(d)(1)(ii) The primary object of attention in cases brought under title III of the ADA should be whether public accommodations have complied with their obligations and whether discrimination has occurred, not the extent to which an individual’s impairment substantially limits a major life activity. Accordingly, the threshold issue of whether an impairment substantially limits a major life activity should not demand extensive analysis.
(d)(1)(iii) An impairment that substantially limits one major life activity does not need to limit other major life activities in order to be considered a substantially limiting impairment.
(d)(1)(iv) An impairment that is episodic or in remission is a disability if it would substantially limit a major life activity when active.
(d)(1)(v) An impairment is a disability within the meaning of this part if it substantially limits the ability of an individual to perform a major life activity as compared to most people in the general population. An impairment does not need to prevent, or significantly or severely restrict, the individual from performing a major life activity in order to be considered substantially limiting. Nonetheless, not every impairment will constitute a disability within the meaning of this section.
(d)(1)(vi) The determination of whether an impairment substantially limits a major life activity requires an individualized assessment. However, in making this assessment, the term “substantially limits” shall be interpreted and applied to require a degree of functional limitation that is lower than the standard for substantially limits applied prior to the ADA Amendments Act.
(d)(1)(vii) The comparison of an individual’s performance of a major life activity to the performance of the same major life activity by most people in the general population usually will not require scientific, medical, or statistical evidence. Nothing in this paragraph (d)(1) is intended, however, to prohibit or limit the presentation of scientific, medical, or statistical evidence in making such a comparison where appropriate.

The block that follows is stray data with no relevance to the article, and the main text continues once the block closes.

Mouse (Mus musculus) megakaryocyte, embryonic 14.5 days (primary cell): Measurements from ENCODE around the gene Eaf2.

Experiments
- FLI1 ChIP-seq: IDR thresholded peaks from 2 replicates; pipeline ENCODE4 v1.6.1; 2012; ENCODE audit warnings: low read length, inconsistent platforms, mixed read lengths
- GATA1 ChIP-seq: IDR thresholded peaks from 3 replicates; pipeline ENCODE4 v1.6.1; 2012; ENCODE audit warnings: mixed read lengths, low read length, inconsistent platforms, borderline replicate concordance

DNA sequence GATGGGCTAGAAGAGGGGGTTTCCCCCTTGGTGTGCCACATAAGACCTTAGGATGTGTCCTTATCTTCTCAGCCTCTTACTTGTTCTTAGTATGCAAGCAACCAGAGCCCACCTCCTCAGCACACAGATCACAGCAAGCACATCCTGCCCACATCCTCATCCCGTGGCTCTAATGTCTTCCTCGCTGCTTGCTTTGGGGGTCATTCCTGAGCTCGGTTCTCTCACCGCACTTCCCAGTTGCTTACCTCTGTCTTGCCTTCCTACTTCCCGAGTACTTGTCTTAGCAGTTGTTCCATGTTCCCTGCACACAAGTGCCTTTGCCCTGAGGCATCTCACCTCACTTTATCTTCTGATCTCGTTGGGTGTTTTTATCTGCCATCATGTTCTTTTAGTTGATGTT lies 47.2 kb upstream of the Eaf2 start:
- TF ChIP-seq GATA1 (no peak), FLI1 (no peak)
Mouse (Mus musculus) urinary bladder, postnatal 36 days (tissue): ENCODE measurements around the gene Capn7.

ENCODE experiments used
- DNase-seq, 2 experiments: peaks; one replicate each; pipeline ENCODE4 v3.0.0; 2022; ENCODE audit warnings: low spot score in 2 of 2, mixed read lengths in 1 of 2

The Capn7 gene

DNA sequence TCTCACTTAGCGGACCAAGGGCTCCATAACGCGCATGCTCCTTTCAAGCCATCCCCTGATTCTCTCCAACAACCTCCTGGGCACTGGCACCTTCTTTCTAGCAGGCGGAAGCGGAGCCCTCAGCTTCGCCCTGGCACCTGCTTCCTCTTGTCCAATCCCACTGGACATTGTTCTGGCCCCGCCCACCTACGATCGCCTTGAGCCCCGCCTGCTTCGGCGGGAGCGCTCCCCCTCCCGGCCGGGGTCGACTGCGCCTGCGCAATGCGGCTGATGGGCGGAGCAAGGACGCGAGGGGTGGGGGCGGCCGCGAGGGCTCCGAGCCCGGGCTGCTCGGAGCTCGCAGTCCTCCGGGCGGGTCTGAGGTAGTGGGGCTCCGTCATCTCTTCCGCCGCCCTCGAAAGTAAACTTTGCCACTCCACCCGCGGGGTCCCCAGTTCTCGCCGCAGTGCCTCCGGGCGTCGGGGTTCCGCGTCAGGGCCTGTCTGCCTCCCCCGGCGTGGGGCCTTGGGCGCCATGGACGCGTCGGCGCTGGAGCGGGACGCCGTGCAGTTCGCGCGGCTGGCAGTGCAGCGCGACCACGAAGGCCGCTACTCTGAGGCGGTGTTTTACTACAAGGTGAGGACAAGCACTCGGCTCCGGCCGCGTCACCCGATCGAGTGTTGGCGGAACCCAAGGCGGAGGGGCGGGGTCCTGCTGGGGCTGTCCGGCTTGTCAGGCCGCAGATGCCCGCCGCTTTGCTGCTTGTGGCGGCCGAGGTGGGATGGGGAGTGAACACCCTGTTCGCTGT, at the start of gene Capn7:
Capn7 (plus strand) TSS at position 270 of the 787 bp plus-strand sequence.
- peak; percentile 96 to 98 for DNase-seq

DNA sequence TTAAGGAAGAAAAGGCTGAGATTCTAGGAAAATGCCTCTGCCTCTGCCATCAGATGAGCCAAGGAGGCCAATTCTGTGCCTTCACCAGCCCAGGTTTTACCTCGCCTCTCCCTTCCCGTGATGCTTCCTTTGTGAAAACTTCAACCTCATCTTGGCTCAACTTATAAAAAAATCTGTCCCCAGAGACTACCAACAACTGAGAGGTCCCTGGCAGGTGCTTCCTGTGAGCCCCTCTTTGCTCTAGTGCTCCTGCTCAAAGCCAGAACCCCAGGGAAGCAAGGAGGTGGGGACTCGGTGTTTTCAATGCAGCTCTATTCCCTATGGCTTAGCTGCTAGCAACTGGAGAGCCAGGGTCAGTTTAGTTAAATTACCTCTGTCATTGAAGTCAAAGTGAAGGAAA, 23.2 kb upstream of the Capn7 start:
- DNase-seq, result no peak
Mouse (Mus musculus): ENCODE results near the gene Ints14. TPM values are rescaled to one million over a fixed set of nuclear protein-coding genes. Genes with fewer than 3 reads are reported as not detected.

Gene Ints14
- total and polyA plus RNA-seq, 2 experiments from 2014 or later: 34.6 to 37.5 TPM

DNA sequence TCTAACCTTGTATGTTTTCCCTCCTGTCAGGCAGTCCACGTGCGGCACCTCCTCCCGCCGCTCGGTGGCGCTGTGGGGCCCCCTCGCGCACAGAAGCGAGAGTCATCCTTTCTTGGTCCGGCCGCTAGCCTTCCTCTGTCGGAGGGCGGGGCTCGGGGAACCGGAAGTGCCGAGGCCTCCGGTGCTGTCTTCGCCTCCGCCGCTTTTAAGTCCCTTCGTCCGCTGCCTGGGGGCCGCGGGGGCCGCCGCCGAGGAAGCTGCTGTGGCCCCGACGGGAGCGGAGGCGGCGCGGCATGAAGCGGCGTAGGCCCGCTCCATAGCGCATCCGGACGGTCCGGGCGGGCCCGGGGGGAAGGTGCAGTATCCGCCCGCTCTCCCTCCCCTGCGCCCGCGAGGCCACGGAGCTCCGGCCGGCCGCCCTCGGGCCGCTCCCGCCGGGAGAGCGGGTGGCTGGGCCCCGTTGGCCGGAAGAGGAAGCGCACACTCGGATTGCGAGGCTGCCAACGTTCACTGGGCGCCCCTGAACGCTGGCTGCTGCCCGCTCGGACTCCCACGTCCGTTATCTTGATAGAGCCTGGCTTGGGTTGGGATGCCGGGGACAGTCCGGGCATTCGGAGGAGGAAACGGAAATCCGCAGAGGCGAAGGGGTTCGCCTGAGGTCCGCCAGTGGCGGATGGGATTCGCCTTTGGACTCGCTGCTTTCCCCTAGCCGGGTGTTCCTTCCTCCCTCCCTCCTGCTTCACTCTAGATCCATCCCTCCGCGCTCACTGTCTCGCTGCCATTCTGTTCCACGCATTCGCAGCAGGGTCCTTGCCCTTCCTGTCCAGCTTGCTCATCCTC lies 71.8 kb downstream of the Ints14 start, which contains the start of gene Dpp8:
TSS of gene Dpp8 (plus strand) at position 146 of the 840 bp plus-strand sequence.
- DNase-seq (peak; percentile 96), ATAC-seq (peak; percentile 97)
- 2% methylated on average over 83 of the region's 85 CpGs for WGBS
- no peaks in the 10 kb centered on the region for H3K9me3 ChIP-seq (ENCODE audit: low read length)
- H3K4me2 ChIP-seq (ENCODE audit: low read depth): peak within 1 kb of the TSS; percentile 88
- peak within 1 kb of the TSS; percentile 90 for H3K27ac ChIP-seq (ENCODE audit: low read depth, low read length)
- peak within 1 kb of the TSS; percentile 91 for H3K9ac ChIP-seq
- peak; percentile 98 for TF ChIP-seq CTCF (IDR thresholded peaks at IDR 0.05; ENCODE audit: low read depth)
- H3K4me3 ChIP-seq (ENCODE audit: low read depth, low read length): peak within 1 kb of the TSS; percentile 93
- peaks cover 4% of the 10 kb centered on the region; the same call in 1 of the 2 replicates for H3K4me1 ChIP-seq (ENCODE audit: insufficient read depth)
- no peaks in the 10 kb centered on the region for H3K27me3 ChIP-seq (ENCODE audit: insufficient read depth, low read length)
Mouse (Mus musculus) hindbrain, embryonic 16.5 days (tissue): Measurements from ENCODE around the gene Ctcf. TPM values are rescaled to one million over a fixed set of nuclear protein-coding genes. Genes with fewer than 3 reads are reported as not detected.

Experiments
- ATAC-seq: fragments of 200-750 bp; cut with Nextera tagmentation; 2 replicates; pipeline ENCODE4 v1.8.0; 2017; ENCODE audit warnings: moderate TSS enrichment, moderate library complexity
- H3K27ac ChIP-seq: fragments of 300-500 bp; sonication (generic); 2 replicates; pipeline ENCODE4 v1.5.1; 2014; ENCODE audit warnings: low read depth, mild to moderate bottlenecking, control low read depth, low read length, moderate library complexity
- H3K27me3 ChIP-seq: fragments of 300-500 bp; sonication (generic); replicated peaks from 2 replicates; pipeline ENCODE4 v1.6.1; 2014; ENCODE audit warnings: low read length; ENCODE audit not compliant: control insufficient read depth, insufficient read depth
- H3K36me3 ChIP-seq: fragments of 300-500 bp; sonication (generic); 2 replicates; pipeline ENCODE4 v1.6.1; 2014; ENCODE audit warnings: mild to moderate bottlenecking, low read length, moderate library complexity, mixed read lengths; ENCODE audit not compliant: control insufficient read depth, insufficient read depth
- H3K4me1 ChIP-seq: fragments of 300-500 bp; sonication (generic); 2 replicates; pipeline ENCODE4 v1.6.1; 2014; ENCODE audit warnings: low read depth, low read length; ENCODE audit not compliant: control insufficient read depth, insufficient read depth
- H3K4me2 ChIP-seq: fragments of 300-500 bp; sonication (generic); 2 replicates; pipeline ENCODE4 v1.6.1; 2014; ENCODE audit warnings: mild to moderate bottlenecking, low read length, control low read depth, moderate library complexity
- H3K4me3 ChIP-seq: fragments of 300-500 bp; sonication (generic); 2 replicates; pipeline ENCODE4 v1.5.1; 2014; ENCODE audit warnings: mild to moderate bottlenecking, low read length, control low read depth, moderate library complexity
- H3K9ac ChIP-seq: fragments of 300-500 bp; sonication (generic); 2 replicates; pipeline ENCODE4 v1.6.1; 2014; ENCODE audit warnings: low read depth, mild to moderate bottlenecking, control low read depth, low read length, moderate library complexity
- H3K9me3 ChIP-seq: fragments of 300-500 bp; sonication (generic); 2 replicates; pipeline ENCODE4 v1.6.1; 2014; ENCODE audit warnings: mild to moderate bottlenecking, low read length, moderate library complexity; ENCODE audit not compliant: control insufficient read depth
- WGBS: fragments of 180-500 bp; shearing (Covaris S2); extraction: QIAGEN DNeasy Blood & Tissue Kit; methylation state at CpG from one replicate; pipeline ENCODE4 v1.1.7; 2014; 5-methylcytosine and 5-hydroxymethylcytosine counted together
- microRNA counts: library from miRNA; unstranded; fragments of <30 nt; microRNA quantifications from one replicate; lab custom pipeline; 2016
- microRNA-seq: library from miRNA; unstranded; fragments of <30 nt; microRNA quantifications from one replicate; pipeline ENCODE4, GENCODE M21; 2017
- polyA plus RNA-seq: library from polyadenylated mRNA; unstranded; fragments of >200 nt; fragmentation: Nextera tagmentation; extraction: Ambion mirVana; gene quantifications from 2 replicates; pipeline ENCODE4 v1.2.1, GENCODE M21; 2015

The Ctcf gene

(d)(3) Condition, manner, or duration.
(d)(3)(i) At all times taking into account the principles set forth in the rules of construction, in determining whether an individual is substantially limited in a major life activity, it may be useful in appropriate cases to consider, as compared to most people in the general population, the conditions under which the individual performs the major life activity; the manner in which the individual performs the major life activity; or the duration of time it takes the individual to perform the major life activity, or for which the individual can perform the major life activity.
(d)(3)(ii) Consideration of facts such as condition, manner, or duration may include, among other things, consideration of the difficulty, effort or time required to perform a major life activity; pain experienced when performing a major life activity; the length of time a major life activity can be performed; or the way an impairment affects the operation of a major bodily function. In addition, the non-ameliorative effects of mitigating measures, such as negative side effects of medication or burdens associated with following a particular treatment regimen, may be considered when determining whether an individual’s impairment substantially limits a major life activity.
(d)(3)(iii) In determining whether an individual has a disability under the “actual disability” or “record of” prongs of the definition of “disability,” the focus is on how a major life activity is substantially limited, and not on what outcomes an individual can achieve.